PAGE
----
LONDON – For Michael Phelps and Ryan Lochte, "The Hunger Games" concluded in 2008. Or at the very least, the way they went about filling their hunger changed for the better.
Leading up to the Beijing Games, we learned that the past caloric intake of Phelps and Lochte would have blasted a normal person into the diabetes hall of fame. From the 10,000 calories a day, to the McDonald's feasts, to the energy drinks and the conveyor belt of pancakes, French toast, and fried-egg sandwiches. But that was the Beijing Olympics. If anything, London 2012 will be the year of the physical realignment.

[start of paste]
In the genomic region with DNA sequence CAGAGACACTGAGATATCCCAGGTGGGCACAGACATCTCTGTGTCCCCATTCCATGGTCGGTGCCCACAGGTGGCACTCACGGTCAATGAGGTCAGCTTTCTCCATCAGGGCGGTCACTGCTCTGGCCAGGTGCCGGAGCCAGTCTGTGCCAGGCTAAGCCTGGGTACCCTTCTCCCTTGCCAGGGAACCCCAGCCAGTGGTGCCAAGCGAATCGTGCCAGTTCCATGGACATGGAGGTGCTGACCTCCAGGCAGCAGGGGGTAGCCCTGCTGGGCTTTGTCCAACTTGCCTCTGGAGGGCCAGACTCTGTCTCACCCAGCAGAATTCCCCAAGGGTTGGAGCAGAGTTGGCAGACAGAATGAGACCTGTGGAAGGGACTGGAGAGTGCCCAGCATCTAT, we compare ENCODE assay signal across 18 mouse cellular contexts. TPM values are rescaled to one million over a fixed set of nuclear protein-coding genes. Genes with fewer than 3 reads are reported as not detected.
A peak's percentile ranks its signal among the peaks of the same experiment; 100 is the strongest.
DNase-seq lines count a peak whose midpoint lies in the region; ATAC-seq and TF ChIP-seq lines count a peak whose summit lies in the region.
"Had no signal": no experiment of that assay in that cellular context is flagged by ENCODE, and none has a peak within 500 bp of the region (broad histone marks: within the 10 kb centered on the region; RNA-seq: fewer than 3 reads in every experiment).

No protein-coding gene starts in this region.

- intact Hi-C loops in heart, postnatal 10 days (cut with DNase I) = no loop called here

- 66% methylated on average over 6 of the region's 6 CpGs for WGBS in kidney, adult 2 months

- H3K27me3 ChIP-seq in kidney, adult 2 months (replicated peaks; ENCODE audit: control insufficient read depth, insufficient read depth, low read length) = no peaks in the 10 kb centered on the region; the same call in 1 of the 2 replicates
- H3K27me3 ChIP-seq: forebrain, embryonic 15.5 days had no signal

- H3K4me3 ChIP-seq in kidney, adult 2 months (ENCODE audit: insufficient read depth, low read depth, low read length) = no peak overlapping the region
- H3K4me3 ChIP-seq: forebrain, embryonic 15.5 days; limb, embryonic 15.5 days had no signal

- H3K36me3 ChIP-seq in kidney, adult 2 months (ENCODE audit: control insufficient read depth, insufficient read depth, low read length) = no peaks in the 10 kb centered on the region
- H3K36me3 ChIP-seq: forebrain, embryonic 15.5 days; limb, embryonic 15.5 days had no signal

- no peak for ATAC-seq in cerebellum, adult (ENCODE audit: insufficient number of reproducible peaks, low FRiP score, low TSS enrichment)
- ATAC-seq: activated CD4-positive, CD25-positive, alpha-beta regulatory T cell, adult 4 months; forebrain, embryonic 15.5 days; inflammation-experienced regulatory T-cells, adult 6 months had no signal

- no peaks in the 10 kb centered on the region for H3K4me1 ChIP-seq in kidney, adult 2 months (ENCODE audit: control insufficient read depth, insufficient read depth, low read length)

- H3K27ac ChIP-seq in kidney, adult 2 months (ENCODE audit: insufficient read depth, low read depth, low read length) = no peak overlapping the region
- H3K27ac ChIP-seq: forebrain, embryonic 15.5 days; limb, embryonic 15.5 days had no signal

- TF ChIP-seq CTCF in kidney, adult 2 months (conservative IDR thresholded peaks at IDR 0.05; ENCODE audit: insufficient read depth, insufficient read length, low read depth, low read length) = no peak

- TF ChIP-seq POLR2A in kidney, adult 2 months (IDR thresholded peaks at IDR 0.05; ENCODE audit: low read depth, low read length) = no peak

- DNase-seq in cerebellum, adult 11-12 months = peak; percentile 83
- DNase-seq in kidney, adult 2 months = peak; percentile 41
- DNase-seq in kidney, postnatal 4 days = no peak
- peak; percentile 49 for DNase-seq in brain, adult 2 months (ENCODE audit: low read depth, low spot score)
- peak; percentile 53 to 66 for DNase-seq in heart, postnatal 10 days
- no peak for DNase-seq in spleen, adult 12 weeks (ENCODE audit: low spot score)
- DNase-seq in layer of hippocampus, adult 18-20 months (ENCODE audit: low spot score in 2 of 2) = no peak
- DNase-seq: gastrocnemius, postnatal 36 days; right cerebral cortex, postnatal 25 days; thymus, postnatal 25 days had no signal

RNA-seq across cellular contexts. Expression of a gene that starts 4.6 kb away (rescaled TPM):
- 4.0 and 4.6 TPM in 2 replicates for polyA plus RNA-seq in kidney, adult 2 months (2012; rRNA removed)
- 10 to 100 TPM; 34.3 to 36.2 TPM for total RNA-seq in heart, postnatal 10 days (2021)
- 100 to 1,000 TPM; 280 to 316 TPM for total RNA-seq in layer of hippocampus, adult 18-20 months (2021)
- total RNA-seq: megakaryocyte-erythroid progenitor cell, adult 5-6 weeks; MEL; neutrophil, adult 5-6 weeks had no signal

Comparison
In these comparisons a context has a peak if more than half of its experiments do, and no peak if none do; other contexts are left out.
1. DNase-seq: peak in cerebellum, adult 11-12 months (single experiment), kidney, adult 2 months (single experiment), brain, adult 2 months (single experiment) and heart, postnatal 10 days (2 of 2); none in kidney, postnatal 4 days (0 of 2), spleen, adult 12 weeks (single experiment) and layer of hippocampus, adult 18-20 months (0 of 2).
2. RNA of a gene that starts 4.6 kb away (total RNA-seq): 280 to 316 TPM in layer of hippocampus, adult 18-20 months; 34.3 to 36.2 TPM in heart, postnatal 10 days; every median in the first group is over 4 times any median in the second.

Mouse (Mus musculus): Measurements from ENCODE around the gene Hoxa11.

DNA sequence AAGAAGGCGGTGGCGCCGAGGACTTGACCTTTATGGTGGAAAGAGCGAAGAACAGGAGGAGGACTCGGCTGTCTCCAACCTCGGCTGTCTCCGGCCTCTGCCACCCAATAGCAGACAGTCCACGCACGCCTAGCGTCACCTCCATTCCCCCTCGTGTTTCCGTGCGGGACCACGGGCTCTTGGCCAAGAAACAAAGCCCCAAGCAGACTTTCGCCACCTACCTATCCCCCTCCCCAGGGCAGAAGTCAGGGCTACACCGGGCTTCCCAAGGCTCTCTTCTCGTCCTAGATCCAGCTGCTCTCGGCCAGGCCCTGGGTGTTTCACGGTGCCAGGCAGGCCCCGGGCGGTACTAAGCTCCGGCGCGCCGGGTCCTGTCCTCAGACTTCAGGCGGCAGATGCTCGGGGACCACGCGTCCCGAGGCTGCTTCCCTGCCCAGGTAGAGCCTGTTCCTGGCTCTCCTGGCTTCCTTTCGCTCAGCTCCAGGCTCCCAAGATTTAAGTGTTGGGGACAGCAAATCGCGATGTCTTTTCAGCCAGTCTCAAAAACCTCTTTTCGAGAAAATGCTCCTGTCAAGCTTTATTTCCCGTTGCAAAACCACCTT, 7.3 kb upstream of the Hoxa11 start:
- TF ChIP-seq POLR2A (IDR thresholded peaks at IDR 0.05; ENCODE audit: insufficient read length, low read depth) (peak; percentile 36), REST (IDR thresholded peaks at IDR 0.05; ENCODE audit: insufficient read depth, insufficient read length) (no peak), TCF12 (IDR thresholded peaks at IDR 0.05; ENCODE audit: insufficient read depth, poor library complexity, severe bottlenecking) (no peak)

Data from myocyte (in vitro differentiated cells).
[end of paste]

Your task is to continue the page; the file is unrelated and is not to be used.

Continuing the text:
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Dry-land training has gone up and diversified. Caloric intake – while still two and three times the normal human – has gotten smarter. Phelps is 27 and Lochte turns 28 next week, and both are about to take the gold medal in a depressing fact: The sun is setting on their careers as ultra-elite swimmers. So if you hear that Lochte is gorgingRead More »from How will changes in dry-land training since 2008 affect Phelps and Lochte in the pool?